An alternative embodiment for performing prefetching is to maintain a number of independent caches, for example, four to sixteen caches. Each cache contains a smaller number of lines, and contains only lines which belong to a certain block of memory. A convenient block size is the page size used for virtual-to-physical mapping (typically 4 kBytes). The pointers needed to prefetch lines within the same block are small (seven bits, assuming a 4 kbyte block and a 32 byte line), permitting a line to have more than one small pointer. Each line in a cache has a small, e.g., seven bit tag and each cache has a larger tag with the remainder of the address, in the present example, 20 bits, assuming 32 address bits and a 4 kbyte block. This alternative embodiment is advantageous because a typical application will have four to eight active request streams at a time; that is, the processor will access four to eight areas of memory during execution.
If the memory block size is chosen to be the same size as the page size, then the small pointers can be generated at compile time by software. This can provide improved prefetching performance than the previously described run-time hardware which creates and maintains the pointer structure. Long pointers (which cross page boundaries) would still need to be created by run-time hardware, since these pointers use physical addresses. Alternatively, the long pointers can be created statically and subsequently adjusted by software when a page is moved around in the physical memory. Although the long pointers become invalid as the virtual-to-physical mapping is changed by the paging system, this happens at a relatively slow rate, and does not impact the performance significantly.
The cache algorithm as described provides for pointer fields to be updated from a Null to a useful value after a cache miss, but the situation where pointer fields with useless values are Nulled has not been discussed. One way to overcome this is to periodically set to a Null value all the pointer fields in the memory. This could benefit compute-bound applications. Other alternatives are also contemplated. For example, counts of erroneous (unused) prefetches due to erroneous pointer values can be maintained and those pointers modified after a certain count is reached.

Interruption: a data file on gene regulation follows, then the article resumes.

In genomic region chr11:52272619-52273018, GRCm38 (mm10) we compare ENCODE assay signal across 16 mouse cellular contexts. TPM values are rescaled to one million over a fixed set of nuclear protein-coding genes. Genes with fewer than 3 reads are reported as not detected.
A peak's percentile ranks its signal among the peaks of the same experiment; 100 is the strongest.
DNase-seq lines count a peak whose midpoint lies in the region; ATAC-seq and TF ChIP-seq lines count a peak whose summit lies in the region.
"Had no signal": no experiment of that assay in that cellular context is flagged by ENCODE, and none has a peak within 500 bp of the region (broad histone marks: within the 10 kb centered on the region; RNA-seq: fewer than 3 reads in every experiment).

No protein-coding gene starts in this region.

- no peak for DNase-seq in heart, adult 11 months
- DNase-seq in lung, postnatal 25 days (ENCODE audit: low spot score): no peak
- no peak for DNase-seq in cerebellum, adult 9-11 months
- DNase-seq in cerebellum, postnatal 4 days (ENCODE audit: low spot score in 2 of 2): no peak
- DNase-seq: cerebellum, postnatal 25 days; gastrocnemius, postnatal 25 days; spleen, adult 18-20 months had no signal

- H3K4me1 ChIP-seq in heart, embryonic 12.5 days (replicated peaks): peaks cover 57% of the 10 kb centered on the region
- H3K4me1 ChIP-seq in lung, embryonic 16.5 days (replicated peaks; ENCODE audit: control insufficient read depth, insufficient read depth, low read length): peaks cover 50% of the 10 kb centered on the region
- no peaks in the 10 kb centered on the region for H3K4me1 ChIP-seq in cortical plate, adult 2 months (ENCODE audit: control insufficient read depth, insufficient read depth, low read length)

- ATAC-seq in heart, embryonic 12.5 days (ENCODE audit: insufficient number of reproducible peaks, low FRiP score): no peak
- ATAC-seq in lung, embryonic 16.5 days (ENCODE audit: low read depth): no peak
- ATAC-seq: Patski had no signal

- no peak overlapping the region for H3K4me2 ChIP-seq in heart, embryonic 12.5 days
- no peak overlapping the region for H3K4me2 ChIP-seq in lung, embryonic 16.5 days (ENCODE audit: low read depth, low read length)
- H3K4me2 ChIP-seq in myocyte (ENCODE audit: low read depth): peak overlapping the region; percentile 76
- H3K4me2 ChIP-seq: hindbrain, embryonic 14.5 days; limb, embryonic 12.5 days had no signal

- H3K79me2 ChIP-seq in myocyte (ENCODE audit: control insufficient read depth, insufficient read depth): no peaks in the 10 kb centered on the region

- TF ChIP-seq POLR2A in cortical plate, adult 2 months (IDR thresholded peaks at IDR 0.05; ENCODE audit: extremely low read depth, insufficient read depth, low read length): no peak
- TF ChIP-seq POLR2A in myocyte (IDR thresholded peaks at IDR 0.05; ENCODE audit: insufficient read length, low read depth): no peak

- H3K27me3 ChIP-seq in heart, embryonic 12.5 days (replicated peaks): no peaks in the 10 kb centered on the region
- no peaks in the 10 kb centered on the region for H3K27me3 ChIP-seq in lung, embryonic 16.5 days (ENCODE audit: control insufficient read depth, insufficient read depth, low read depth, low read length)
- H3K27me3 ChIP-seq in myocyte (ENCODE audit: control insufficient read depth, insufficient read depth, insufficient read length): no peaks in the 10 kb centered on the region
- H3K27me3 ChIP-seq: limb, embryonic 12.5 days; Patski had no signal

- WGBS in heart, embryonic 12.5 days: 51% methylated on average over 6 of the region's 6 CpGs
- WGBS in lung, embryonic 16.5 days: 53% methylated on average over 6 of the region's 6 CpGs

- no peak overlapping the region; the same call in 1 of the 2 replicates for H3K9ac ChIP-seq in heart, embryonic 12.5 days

A key advantage to the cache system of the present invention is the large reduction in the size of the cache. A reduction factor of 128 to 256 is possible. This would permit a system having an integrated level 1, L1, cache to also integrate a prefetching level 2, L2, cache. This second cache could be included in series (between the L1 cache and the interface to main memory), permitting a relatively easy implementation. Alternatively, the second cache could be included in parallel; that is, requests from the processor are checked by both the L1 cache and the prefetching cache for a hit. Although this structure is somewhat more complicated to implement, because it would involve modification to the L1-processor interface, it would result in a significantly higher performance benefit.
In addition to using a portion of the byte parity bits in memory for storage of pointer information, the byte parity bits may also be used for other purposes. One additional purpose is the use of the byte parity bits to hold directory information in a shared memory multiprocessing system. Such a system would have a single memory space, although the memory components may be in a single central location or distributed. The system includes multiple processing units, each with a private cache. Each processor/cache is able to access any line of information in the memory system. Directory bits ensure that when a processor accesses a line, it receives information about which other processors have a copy of that memory line also. This allows applications executing on the processors to have the illusion that there is a single unified memory system which permits only one access at a time. In fact, the processor/cache units typically execute simultaneously and independently, and only have to coordinate their activities through the directory structure when accessing shared lines.
Typically, the directory information in each line contains a list of all processor/cache units which contain a copy of the line. This is usually impractical for systems with more than a few processors. Alternatively, the directory information in the main memory line points to the first processor/cache with a copy of that line. The line in that cache points to the next processor/cache, and so on, in a linked list structure.
The invention has been described in conjunction with the preferred embodiment. It is evident that numerous alternatives, modifications, variations and uses will be apparent to those skilled in the art in light of the foregoing description.
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|U.S. Classification||711/137, 711/213, 711/E12.057|
|Cooperative Classification||G06F12/0862, G06F2212/6024|
|Aug 12, 1993||AS||Assignment|
Owner name: RAMBUS, INC., CALIFORNIA
Free format text: ASSIGNMENT OF ASSIGNORS INTEREST;ASSIGNORS:WARE, FREDERICK A.;FARMWALD, MICHAEL P.;HAMPEL, CRAIG;AND OTHERS;REEL/FRAME:006700/0428;SIGNING DATES FROM 19930721 TO 19930727
|Jan 14, 2000||FPAY||Fee payment|
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|Jan 16, 2004||FPAY||Fee payment|
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|Jan 21, 2008||REMI||Maintenance fee reminder mailed|
|Jul 16, 2008||LAPS||Lapse for failure to pay maintenance fees|
|Sep 2, 2008||FP||Expired due to failure to pay maintenance fee|
Effective date: 20080716